Driving back to San Diego wearing a towel, Antonellis—the co-owner of Green Bellies, a nutrition company specializing in providing healthy food for children, as well as a café at a San Diego museum—called a CHP supervisor to threaten legal action. Rothberg appeared at the Harbor Courthouse in Newport Beach 16 days later to dismiss both citations, but not as an act of kindness. He elevated the case to criminal, seeking charges that she’d resisted arrest and obstructed him from performing his duties. A judge issued an arrest warrant after a CHP internal investigation asserted that the agency was “unable to substantiate” the allegation that the officer “exhibited poor judgment.”
According to Rutman, the tardy charge was brought “for the sole purpose of dissuading Antonellis from filing a civil lawsuit against officer Rothberg and retaliating against her for indicating an intent to do so, as CHP was on notice that was her intended course of action. . . . Rothberg fabricated a version of events to support his plan. The allegations in the reports he prepared and presented are false and untrue.”
Tony Rackauckas’ scandal-scarred Orange County district attorney’s office (OCDA) sided with the officer and took the case to trial, hoping to put the defendant in jail over the bathroom fiasco. The jury was not impressed by the government’s arguments. Eight of the 12 jurors voted for acquittal. Antonellis then filed a civil-rights lawsuit inside Santa Ana’s Ronald Reagan Federal Courthouse in early 2015. She claimed she’d been humiliated, subjected to unreasonable seizure, denied due process and was a victim of excessive force.
In response, then-Attorney General Kamala Harris—now a U.S. Senator—defended Rothberg’s conduct and claimed he deserved immunity for his conduct because he is a cop. “There is no body of clearly established law that would inform a law-enforcement official that he was violating a driver’s constitutional rights if he did not release a driver who had committed a traffic violation simply because she said she needed to go to a bathroom,” Harris’ agency argued in November 2016 to support its contention the case should end before a jury could consider its merits.
Late last month, Selna—a 2003 President George W. Bush lifetime appointee to the federal bench—agreed with the AG’s office, granting summary judgment in favor of the cop. “A jury could not find that officer Rothberg’s actions, viewed in the light most favorable to Ms. Antonellis [my emphasis], were objectively unreasonable,” Selna opined.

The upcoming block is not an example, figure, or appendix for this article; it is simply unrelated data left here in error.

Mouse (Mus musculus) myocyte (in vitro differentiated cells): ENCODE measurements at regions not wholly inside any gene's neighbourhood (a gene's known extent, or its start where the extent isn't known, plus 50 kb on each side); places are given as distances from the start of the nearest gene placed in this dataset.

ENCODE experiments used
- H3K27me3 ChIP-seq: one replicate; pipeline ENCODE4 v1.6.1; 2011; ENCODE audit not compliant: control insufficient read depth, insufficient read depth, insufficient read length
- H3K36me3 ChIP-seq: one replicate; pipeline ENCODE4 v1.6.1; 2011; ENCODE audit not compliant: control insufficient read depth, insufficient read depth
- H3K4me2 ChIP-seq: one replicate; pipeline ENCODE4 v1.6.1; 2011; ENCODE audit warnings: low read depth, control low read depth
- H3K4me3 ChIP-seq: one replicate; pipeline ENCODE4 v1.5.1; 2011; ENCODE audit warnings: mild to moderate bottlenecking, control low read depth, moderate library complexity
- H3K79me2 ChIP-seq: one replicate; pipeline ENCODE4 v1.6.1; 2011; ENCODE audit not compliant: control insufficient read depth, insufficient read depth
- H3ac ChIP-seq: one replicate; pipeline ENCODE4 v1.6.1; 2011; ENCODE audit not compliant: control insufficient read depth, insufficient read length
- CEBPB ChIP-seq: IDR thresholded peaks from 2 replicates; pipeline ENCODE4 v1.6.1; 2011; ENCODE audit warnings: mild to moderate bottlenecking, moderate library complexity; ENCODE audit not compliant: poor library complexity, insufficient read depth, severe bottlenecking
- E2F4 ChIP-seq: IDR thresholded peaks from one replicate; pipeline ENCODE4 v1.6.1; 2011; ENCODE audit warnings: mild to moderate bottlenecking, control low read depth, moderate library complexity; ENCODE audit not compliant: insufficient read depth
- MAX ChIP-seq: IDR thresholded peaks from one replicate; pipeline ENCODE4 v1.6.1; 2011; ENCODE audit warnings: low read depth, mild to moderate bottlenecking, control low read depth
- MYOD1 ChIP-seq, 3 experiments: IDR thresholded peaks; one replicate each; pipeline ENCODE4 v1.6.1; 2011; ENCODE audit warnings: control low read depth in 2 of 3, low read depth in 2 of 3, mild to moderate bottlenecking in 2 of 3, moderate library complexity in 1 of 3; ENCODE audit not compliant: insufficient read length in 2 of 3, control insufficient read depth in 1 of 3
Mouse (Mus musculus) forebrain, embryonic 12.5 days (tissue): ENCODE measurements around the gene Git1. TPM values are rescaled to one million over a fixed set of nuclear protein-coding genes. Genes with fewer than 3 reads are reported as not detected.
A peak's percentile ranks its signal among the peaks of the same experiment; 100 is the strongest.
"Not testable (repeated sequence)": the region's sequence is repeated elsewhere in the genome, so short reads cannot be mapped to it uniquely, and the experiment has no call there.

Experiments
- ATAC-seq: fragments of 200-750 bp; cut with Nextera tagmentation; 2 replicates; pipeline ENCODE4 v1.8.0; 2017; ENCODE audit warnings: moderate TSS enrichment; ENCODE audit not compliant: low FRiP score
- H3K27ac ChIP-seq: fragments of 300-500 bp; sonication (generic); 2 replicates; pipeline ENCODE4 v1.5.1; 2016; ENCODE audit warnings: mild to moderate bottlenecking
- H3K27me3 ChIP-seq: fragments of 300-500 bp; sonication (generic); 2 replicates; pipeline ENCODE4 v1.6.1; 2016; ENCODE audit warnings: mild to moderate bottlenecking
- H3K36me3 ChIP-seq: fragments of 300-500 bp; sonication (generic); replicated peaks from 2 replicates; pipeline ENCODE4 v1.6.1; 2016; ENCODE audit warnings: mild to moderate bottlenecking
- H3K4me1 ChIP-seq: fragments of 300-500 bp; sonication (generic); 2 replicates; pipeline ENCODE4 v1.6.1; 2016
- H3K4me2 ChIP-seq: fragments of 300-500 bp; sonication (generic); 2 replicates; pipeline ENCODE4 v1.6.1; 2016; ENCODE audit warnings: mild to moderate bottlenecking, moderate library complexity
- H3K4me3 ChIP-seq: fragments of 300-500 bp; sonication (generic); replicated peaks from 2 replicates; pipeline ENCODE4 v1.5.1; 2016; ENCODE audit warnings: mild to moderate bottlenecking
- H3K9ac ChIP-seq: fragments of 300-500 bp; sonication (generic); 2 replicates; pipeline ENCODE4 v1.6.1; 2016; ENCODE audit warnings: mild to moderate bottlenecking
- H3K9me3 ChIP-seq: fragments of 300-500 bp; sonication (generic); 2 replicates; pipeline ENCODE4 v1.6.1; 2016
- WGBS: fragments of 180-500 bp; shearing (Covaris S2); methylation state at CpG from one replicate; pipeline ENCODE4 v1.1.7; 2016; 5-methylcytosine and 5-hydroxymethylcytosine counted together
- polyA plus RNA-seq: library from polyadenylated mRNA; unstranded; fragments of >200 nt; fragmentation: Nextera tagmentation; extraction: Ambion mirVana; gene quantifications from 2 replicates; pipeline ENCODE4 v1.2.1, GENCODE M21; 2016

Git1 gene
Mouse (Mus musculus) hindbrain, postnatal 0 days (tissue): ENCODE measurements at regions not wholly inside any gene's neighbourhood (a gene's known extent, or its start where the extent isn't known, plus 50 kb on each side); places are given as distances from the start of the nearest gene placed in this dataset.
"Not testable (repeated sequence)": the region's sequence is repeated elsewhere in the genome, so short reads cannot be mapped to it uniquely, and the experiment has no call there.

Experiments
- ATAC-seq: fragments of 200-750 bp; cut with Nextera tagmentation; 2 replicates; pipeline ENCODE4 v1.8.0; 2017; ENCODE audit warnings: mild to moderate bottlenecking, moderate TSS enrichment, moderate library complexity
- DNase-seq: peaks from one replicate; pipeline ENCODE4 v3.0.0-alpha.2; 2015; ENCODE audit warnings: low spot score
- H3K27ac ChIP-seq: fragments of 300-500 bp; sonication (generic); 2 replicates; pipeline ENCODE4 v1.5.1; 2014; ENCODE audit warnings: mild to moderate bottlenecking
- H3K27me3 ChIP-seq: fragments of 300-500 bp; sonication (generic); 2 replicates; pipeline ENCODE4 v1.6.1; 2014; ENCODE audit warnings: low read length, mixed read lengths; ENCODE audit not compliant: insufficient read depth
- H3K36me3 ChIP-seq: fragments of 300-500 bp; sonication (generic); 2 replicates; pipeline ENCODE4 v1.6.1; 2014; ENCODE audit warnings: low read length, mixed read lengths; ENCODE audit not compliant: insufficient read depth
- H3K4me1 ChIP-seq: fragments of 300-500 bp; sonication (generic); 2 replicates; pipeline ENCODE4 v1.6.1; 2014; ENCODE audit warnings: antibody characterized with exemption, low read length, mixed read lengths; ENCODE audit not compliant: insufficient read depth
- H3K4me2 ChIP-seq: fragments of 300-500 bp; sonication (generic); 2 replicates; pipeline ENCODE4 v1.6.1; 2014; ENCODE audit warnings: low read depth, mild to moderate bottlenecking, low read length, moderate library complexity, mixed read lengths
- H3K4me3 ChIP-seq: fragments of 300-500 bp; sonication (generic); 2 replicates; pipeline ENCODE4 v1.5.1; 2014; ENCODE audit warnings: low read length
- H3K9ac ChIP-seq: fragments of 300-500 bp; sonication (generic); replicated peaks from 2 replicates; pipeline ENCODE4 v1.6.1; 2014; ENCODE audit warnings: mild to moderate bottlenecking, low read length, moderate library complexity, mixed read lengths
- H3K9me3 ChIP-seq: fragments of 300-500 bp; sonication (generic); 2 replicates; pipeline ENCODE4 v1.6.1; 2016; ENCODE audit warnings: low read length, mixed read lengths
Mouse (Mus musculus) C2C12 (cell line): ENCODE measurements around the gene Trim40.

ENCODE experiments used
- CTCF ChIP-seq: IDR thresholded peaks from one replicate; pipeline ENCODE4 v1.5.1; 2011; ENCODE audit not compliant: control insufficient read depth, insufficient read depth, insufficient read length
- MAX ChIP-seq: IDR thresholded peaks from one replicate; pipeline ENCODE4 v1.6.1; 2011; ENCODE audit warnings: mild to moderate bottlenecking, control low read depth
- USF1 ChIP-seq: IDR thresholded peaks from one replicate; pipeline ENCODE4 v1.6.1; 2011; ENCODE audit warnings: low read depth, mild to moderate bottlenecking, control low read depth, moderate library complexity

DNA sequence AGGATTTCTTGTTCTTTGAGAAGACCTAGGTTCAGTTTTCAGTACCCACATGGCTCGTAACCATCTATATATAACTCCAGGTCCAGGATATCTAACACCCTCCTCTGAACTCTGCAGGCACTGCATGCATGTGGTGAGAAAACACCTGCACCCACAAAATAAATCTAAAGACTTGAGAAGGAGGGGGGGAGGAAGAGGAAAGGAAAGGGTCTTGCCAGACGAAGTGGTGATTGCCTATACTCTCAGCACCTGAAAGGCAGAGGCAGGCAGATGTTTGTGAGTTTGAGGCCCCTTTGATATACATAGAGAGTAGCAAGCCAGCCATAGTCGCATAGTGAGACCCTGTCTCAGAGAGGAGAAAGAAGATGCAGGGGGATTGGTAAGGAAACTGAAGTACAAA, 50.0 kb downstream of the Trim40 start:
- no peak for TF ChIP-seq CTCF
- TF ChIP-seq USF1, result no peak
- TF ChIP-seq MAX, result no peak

Rothberg told the Weekly his client hasn’t decided whether or not to appeal the ruling to the United States Court of Appeals for the Ninth Circuit.
Meanwhile, Selna isn’t alone in his outlook. In 2011, North Carolina police officer William Wright refused bathroom access to a detainee and encouraged her to “pee on herself,” which she was forced to do twice. U.S. District Court Judge Graham C. Mullen, who won his judicial appointment thanks to the backing of Senator Jesse Helms, declined to see the incident as “egregious, arbitrary government conduct” because the nation’s Founding Fathers didn’t proclaim a specific constitutional right to use a bathroom while in police custody.
“While officer Wright certainly may be guilty of breaching the unwritten standards of human compassion and common decency,” Mullen asserted, “he cannot be said to have breached a recognizable duty of care.”
Ponder the implications of public servants not bound by even the lowest thresholds of honorable conduct.
R. Scott Moxley’s award-winning investigative journalism has touched nerves for two decades. An angry congressman threatened to break Moxley’s knee caps. A dirty sheriff promised his critical reporting was irrelevant and then landed in prison. The U.S. House of Representatives debated his work. Federal prosecutors credited his stories for the arrest of a doctor who sold fake medicine to dying patients. Moxley has won Journalist of the Year honors at the Los Angeles Press Club; been named Distinguished Journalist of the Year by the LA Society of Professional Journalists; and hailed by two New York Times Magazine writers for his “herculean job” exposing Southern California law enforcement corruption.